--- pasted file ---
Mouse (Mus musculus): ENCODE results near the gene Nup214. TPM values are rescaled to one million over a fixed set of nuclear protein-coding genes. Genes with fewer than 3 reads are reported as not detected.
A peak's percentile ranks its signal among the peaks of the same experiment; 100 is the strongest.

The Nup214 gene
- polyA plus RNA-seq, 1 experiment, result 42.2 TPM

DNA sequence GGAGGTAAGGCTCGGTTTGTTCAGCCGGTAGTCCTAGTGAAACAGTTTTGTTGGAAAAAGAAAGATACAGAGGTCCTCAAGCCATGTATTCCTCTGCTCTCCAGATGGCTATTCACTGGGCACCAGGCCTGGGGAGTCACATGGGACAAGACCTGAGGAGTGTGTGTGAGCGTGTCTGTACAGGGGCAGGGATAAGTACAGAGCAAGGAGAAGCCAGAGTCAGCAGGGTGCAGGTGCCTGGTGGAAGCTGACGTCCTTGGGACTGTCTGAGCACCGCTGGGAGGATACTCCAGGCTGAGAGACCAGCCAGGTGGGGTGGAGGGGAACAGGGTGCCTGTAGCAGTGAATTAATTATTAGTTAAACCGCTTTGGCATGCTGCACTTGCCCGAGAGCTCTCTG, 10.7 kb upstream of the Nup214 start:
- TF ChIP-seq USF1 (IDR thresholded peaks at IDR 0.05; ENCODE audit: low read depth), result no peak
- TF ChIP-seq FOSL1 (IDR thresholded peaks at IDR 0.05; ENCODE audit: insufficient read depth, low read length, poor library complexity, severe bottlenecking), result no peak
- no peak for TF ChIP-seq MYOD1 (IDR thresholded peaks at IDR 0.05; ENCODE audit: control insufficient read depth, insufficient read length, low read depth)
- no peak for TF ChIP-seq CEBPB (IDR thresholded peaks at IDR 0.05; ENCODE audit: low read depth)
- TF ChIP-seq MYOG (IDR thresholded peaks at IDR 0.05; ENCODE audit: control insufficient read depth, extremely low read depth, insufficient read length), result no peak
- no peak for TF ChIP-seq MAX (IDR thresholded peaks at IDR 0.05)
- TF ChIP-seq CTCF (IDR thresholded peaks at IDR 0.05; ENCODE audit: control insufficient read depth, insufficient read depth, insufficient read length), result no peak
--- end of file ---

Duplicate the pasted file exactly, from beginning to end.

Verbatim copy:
Mouse (Mus musculus): ENCODE results near the gene Nup214. TPM values are rescaled to one million over a fixed set of nuclear protein-coding genes. Genes with fewer than 3 reads are reported as not detected.
A peak's percentile ranks its signal among the peaks of the same experiment; 100 is the strongest.

The Nup214 gene
- polyA plus RNA-seq, 1 experiment, result 42.2 TPM

DNA sequence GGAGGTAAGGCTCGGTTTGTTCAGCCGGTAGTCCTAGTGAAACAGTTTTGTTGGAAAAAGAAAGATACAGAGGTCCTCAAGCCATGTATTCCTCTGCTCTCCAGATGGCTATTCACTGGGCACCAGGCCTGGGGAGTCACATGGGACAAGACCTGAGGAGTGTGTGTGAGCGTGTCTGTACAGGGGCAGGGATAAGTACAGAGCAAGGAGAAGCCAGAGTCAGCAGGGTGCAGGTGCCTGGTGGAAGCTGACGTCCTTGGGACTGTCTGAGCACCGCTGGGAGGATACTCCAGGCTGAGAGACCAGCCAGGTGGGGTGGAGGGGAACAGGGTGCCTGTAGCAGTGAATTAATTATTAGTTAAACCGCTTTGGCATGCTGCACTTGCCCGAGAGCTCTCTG, 10.7 kb upstream of the Nup214 start:
- TF ChIP-seq USF1 (IDR thresholded peaks at IDR 0.05; ENCODE audit: low read depth), result no peak
- TF ChIP-seq FOSL1 (IDR thresholded peaks at IDR 0.05; ENCODE audit: insufficient read depth, low read length, poor library complexity, severe bottlenecking), result no peak
- no peak for TF ChIP-seq MYOD1 (IDR thresholded peaks at IDR 0.05; ENCODE audit: control insufficient read depth, insufficient read length, low read depth)
- no peak for TF ChIP-seq CEBPB (IDR thresholded peaks at IDR 0.05; ENCODE audit: low read depth)
- TF ChIP-seq MYOG (IDR thresholded peaks at IDR 0.05; ENCODE audit: control insufficient read depth, extremely low read depth, insufficient read length), result no peak
- no peak for TF ChIP-seq MAX (IDR thresholded peaks at IDR 0.05)
- TF ChIP-seq CTCF (IDR thresholded peaks at IDR 0.05; ENCODE audit: control insufficient read depth, insufficient read depth, insufficient read length), result no peak